In order to make sure your beer tastes as good as it did when first botted, it’s essential that it is stored properly. If you’re looking for the perfect temperature to store your beer, the “danger zone” is what many brewers refer to. This range, between 40-140°F (4-60°C), is considered the danger zone. Storing your beer in this temperature range can cause bacteria to grow and create an off flavor. It can also cause the hops to degrade, resulting in a flat and stale tasting beer. To avoid this, always make sure that you’re storing your beer below 40°F (4°C) and above 140°F (60°C).
When it comes to beer storage, it is best to keep things simple. By learning about the ideal temperatures for each beer type and how they can be affected by light and oxygen exposure, you can ensure that your beer will stay fresh and delicious for longer. It’s also important to remember that the warmer the temperature, the more quickly your beer's shelf-life will expire. So pay close attention to your beer storage environment, and you won't have to worry about drinking bad beer again.
Do Not Freeze Beer
We’ve all heard the old adages about storing beer in the freezer – that it’ll make it last longer or even taste better. Well, it turns out this isn’t true and freezing beer is actually bad for it. When beer is frozen, the carbonation and flavour are negatively affected which can result in a flat tasting beer.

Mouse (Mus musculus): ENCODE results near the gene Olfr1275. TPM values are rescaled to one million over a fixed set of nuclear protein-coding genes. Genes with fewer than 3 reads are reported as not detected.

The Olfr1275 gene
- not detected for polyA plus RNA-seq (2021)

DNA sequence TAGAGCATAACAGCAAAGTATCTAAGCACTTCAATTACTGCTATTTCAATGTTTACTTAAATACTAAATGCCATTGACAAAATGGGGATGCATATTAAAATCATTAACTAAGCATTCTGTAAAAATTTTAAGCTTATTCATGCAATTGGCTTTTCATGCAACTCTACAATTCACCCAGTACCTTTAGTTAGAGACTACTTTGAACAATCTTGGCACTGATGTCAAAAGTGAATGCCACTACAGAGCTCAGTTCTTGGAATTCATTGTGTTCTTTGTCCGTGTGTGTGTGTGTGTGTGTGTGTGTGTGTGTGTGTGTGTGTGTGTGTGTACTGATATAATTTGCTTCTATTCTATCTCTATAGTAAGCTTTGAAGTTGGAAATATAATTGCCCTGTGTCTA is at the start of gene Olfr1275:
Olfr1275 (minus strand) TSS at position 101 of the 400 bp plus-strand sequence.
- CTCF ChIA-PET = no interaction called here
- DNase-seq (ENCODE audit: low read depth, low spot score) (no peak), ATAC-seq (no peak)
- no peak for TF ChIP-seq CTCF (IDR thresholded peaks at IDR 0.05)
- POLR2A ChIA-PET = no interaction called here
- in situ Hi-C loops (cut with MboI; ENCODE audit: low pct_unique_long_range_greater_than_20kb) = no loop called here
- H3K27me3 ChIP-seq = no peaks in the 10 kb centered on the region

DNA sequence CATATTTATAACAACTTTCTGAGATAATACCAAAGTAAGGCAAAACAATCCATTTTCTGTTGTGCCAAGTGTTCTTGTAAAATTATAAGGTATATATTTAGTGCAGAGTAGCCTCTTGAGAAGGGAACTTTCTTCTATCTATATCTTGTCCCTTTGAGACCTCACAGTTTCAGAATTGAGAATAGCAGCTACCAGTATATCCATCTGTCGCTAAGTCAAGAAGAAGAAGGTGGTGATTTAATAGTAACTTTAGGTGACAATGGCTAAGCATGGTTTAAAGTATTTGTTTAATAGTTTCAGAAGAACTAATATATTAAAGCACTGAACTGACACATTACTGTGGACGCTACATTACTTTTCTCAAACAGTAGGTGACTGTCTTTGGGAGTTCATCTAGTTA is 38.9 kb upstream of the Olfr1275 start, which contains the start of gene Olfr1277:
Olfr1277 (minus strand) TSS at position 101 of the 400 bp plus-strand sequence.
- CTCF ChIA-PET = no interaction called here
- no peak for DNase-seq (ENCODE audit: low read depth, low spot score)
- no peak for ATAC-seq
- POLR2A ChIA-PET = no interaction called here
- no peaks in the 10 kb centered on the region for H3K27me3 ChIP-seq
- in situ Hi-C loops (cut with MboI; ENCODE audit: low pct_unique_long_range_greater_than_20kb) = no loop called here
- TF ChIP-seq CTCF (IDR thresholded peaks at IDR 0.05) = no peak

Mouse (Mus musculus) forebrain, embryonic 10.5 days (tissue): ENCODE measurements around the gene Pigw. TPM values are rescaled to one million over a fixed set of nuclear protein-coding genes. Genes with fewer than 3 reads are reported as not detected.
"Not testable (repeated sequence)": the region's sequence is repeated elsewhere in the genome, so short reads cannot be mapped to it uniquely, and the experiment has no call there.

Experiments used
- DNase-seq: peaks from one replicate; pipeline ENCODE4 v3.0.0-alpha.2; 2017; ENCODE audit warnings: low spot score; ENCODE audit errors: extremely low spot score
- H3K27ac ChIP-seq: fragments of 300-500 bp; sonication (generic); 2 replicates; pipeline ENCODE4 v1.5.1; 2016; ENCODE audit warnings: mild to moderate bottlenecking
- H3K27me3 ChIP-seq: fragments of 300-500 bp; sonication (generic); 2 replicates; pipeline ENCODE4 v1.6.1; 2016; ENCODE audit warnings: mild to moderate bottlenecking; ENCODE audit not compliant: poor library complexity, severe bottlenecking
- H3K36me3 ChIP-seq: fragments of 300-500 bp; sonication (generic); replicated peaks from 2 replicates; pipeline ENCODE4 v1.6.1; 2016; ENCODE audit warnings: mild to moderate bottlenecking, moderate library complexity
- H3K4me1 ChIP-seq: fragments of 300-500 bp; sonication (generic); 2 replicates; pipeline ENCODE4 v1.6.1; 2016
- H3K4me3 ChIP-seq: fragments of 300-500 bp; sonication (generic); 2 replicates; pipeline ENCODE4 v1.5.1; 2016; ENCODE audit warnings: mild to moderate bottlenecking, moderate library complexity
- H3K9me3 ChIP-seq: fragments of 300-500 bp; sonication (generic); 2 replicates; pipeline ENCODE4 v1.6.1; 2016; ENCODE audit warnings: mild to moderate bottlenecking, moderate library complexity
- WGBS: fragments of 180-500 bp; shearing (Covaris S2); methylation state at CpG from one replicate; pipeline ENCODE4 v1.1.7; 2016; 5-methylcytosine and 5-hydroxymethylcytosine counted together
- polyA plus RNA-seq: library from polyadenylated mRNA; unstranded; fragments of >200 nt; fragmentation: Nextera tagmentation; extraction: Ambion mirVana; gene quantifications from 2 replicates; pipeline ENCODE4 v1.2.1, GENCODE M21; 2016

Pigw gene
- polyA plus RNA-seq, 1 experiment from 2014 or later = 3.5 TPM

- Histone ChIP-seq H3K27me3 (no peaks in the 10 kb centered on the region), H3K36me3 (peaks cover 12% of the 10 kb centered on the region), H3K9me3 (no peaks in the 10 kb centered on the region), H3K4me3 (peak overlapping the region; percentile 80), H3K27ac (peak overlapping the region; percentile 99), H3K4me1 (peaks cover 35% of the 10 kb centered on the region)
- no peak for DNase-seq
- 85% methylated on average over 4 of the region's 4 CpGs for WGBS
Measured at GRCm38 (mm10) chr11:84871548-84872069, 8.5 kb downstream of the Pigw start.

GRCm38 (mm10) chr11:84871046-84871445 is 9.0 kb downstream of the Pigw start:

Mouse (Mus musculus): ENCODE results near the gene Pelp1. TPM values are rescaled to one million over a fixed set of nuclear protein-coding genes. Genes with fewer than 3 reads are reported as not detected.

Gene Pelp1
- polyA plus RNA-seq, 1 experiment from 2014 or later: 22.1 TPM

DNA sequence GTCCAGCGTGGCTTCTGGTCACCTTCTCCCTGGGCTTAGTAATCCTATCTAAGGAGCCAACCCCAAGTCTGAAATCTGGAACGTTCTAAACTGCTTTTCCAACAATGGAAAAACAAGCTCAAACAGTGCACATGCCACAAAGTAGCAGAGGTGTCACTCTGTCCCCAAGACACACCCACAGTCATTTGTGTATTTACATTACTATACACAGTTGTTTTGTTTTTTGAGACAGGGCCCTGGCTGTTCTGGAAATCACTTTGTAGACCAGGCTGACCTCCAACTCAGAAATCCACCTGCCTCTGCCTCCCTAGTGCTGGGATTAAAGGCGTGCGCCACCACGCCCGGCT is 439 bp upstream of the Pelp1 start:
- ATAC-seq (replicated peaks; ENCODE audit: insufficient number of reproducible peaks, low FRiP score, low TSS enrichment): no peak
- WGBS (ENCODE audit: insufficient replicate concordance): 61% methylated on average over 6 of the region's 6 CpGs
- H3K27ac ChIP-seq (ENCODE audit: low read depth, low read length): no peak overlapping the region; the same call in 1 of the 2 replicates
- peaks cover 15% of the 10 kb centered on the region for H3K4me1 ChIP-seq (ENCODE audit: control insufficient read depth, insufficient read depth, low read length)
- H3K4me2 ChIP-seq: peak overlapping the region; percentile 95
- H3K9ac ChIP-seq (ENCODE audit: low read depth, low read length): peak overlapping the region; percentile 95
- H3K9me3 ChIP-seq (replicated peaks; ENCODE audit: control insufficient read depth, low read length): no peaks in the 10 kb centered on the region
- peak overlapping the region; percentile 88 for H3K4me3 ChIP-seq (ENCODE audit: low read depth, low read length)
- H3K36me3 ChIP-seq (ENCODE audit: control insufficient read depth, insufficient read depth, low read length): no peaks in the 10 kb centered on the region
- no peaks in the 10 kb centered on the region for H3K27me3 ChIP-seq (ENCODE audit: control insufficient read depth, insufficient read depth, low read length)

Besides changing the taste of beer, freezing tends to cause the beer to expand and burst out of its container. This is because the water in the beer freezes and expands, so the container cannot contain it anymore. Over time, this will result in a lot of wasted beer, which nobody wants!
Just as warm temperatures can lead to off-tasting beer, so too can cold temperatures. So, it’s important to keep your beer at the right temperature if you want to ensure the best taste and the longest shelf life possible.
There's no need to worry about shelf life when it comes to beer, as long as you're aware of the labels and dates on the bottles and cans. It's important to be able to correctly interpret these labels and dates, so you can select the best beer for you and store it accordingly. When shopping for beer, you may come across different date formats. On cans and bottles, the manufacturer will often indicate the beer’s “born-on” or “brewed-on” date. On other types of beer, such as craft brews, you may see a “best before” date, which indicates how long the beer can be stored and still retain its taste. Other beers may even feature a “bottled-on” date, which is the date they were bottled. All of these dates are helpful to consider when selecting beer for storage. In addition to these dates, it’s also important to pay attention to the other labels on the beer. They can provide insight into the style of beer, the alcohol content, and any other special ingredients added during production. By carefully looking at these labels and dates, you can determine whether or not a particular beer is worth storing. Once you’ve found the right beers for your needs, you can store them correctly in order to keep their flavors intact for the longest possible time.